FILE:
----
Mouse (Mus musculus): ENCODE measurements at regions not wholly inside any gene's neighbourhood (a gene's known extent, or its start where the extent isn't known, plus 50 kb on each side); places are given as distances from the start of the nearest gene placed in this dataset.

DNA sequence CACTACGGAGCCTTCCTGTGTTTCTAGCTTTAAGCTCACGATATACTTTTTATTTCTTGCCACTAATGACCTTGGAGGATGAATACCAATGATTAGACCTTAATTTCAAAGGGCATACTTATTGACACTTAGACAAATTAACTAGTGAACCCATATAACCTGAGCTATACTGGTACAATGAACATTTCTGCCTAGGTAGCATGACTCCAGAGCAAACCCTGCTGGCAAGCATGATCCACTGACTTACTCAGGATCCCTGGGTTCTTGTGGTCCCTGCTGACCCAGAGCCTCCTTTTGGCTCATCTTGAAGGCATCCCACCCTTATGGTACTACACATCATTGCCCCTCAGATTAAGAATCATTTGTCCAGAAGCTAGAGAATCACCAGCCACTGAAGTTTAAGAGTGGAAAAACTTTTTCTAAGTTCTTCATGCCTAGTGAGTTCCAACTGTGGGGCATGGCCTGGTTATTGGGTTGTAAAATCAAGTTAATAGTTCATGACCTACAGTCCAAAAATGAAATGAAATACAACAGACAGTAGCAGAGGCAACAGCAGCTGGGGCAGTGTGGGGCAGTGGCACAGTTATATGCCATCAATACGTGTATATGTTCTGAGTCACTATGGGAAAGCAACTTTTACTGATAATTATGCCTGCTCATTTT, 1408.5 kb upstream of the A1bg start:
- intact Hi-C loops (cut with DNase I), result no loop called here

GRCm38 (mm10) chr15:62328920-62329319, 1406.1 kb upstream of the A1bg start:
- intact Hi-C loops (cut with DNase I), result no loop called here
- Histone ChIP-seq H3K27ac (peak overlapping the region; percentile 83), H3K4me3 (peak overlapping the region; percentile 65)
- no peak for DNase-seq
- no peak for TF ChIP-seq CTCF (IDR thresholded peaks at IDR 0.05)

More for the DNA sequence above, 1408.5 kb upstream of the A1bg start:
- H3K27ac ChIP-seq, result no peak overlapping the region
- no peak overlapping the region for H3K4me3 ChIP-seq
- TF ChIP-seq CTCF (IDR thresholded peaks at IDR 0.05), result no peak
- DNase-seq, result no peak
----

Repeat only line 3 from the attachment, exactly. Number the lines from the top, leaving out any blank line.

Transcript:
- intact Hi-C loops (cut with DNase I), result no loop called here